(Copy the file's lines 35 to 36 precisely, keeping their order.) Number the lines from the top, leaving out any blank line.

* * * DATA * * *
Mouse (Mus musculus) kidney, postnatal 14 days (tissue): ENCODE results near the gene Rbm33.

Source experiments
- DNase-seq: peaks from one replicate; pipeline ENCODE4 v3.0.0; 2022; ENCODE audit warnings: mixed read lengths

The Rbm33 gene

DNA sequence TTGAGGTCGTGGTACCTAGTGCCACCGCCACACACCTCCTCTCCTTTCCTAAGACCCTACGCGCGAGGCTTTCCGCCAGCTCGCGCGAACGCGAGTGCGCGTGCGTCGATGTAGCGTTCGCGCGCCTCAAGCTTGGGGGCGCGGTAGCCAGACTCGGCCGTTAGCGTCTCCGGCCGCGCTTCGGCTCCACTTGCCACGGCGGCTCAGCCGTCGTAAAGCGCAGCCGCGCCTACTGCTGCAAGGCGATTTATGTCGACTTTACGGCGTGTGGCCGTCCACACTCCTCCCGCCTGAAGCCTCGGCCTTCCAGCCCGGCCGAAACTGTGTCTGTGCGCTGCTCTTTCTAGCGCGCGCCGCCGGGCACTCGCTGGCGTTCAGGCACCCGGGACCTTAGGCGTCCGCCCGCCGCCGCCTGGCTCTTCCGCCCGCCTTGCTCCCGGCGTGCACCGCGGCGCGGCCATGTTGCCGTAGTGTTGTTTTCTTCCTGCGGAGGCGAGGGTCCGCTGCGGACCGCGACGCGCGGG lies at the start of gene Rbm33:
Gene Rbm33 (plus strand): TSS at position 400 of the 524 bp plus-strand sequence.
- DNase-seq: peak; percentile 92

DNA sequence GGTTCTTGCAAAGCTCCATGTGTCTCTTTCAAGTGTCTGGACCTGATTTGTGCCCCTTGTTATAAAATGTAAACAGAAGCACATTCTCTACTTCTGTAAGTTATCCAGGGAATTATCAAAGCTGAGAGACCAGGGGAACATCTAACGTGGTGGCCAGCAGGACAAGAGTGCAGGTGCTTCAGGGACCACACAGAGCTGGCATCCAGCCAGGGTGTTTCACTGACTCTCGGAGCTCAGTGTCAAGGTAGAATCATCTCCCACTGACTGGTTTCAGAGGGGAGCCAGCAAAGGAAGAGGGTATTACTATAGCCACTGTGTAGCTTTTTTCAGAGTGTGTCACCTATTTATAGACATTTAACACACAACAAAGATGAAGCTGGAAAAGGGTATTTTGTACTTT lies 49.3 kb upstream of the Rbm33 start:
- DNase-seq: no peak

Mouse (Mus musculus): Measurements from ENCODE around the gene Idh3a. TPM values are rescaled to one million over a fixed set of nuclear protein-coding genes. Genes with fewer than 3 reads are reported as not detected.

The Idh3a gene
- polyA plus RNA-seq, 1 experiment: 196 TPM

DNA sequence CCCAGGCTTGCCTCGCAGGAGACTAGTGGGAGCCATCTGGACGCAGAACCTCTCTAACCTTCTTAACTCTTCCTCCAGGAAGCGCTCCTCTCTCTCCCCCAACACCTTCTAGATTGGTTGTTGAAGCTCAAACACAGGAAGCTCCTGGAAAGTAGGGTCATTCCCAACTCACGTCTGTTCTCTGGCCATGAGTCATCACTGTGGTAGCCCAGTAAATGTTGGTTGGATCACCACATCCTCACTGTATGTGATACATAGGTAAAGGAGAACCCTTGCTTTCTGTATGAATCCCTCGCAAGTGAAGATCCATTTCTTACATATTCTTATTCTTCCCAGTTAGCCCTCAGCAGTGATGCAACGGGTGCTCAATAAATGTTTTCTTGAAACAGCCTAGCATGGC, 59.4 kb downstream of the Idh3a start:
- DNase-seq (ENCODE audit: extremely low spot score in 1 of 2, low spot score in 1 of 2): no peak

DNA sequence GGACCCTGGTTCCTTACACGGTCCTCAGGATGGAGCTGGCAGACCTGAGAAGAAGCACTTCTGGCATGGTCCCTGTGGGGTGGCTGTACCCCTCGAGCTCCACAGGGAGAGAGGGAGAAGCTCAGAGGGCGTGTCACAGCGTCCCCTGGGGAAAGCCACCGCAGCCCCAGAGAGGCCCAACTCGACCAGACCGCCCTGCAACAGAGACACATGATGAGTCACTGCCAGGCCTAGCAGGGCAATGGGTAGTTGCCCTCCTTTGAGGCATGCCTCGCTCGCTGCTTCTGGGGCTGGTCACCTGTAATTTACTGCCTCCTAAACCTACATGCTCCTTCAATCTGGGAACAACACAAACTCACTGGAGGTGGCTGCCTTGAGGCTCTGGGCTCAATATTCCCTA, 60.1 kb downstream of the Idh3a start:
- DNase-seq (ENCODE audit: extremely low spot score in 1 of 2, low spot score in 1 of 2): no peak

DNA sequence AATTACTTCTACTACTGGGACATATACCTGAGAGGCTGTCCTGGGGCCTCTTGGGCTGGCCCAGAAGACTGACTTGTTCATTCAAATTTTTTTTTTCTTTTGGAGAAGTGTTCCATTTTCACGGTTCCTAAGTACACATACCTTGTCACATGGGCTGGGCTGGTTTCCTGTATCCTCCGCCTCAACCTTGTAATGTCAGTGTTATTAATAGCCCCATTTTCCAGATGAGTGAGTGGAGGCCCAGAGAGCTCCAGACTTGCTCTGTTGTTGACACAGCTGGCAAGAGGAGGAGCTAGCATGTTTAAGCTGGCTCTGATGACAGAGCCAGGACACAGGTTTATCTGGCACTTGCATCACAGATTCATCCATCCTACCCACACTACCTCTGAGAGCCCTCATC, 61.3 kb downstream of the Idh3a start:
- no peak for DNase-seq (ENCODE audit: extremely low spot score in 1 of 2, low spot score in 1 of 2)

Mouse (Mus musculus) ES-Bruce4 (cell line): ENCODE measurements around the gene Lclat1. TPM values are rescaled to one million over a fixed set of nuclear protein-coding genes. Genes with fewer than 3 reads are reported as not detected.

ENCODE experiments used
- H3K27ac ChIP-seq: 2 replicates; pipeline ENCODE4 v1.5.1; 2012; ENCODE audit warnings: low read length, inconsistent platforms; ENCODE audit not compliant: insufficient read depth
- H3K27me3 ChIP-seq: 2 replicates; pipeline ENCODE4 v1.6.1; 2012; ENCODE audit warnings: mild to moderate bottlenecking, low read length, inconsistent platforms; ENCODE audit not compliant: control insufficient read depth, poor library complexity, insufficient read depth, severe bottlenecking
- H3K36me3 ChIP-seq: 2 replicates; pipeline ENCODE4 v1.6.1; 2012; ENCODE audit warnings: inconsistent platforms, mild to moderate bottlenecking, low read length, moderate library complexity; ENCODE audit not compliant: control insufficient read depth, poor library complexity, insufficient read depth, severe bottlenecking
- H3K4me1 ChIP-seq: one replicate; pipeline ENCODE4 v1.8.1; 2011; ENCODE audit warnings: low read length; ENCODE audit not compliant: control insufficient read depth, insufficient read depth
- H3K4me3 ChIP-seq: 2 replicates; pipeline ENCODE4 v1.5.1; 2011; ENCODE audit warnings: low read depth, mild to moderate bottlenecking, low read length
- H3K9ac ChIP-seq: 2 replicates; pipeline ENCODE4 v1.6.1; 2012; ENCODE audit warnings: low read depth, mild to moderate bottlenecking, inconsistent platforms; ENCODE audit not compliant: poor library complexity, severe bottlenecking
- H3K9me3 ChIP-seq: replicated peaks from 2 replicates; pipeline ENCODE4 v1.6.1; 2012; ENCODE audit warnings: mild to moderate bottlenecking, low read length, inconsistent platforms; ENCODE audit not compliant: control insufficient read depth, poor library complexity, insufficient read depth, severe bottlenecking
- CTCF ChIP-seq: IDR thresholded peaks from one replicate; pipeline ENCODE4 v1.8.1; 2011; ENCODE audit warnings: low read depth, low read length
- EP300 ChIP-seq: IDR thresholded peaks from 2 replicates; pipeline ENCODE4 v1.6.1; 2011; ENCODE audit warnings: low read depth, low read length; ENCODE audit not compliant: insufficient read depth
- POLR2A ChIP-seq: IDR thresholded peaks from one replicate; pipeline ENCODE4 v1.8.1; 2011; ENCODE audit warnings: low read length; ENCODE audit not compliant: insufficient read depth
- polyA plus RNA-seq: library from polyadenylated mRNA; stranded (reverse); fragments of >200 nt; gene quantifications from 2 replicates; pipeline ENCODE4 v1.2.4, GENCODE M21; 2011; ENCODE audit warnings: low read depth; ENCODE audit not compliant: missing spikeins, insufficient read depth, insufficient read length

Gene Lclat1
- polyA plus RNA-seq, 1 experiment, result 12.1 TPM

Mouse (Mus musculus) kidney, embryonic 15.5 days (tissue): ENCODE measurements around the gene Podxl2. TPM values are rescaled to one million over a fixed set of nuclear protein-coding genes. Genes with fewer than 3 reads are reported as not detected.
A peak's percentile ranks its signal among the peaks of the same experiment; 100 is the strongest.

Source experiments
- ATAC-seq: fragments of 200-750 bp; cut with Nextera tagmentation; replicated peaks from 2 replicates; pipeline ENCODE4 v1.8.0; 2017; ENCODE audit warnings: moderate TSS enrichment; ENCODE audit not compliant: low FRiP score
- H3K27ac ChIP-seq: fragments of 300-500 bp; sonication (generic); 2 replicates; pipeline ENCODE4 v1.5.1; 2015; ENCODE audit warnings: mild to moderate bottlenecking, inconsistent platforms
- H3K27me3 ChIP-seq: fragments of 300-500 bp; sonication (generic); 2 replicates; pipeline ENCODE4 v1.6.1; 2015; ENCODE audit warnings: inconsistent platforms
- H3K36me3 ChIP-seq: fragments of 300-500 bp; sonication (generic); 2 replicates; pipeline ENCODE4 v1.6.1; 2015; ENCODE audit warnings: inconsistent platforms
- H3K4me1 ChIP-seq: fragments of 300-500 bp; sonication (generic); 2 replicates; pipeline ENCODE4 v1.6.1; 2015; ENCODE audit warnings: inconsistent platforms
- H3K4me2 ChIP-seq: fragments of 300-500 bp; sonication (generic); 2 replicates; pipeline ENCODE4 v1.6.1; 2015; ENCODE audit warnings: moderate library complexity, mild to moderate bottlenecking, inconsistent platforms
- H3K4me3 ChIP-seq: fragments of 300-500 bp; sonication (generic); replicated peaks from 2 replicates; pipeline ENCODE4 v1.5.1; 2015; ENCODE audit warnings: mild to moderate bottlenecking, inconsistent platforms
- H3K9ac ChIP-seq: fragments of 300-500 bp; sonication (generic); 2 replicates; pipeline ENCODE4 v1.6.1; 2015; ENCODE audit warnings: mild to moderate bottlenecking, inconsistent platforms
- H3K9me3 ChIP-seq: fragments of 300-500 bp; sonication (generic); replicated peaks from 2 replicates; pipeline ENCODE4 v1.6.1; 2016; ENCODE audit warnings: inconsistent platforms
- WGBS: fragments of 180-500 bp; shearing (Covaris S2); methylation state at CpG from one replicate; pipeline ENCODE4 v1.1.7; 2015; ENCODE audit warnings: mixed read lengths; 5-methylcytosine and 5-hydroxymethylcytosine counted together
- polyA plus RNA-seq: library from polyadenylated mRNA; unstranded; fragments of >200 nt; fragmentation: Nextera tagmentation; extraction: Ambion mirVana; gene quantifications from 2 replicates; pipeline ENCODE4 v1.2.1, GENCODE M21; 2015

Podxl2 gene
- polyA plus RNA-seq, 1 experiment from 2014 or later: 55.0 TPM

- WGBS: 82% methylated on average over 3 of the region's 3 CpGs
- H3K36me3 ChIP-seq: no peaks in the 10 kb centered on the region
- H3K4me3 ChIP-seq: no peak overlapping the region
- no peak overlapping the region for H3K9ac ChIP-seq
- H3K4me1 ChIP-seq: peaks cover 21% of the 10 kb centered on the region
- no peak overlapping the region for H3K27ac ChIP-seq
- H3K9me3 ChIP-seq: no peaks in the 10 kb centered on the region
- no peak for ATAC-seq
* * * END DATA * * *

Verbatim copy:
A peak's percentile ranks its signal among the peaks of the same experiment; 100 is the strongest.

Source experiments